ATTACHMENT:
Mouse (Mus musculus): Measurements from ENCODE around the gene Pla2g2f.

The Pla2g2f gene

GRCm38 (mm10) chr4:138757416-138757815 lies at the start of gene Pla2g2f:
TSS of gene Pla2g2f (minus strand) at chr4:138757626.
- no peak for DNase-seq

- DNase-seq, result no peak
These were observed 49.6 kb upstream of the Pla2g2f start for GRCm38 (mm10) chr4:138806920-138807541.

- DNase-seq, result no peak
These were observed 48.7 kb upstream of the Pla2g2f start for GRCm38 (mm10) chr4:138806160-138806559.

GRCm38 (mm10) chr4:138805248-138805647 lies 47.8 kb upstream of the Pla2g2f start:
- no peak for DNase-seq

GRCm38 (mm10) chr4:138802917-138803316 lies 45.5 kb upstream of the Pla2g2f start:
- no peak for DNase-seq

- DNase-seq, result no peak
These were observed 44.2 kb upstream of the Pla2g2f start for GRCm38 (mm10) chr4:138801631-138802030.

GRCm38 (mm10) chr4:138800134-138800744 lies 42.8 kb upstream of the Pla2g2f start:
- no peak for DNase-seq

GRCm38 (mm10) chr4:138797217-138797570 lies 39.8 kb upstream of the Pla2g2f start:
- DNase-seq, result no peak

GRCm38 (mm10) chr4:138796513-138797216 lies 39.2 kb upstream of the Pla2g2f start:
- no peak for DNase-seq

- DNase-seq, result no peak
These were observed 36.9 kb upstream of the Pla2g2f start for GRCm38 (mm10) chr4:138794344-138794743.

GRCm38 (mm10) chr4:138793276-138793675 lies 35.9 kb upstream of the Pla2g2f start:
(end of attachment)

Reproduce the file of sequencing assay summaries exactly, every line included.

Mouse (Mus musculus): Measurements from ENCODE around the gene Pla2g2f.

The Pla2g2f gene

GRCm38 (mm10) chr4:138757416-138757815 lies at the start of gene Pla2g2f:
TSS of gene Pla2g2f (minus strand) at chr4:138757626.
- no peak for DNase-seq

- DNase-seq, result no peak
These were observed 49.6 kb upstream of the Pla2g2f start for GRCm38 (mm10) chr4:138806920-138807541.

- DNase-seq, result no peak
These were observed 48.7 kb upstream of the Pla2g2f start for GRCm38 (mm10) chr4:138806160-138806559.

GRCm38 (mm10) chr4:138805248-138805647 lies 47.8 kb upstream of the Pla2g2f start:
- no peak for DNase-seq

GRCm38 (mm10) chr4:138802917-138803316 lies 45.5 kb upstream of the Pla2g2f start:
- no peak for DNase-seq

- DNase-seq, result no peak
These were observed 44.2 kb upstream of the Pla2g2f start for GRCm38 (mm10) chr4:138801631-138802030.

GRCm38 (mm10) chr4:138800134-138800744 lies 42.8 kb upstream of the Pla2g2f start:
- no peak for DNase-seq

GRCm38 (mm10) chr4:138797217-138797570 lies 39.8 kb upstream of the Pla2g2f start:
- DNase-seq, result no peak

GRCm38 (mm10) chr4:138796513-138797216 lies 39.2 kb upstream of the Pla2g2f start:
- no peak for DNase-seq

- DNase-seq, result no peak
These were observed 36.9 kb upstream of the Pla2g2f start for GRCm38 (mm10) chr4:138794344-138794743.

GRCm38 (mm10) chr4:138793276-138793675 lies 35.9 kb upstream of the Pla2g2f start: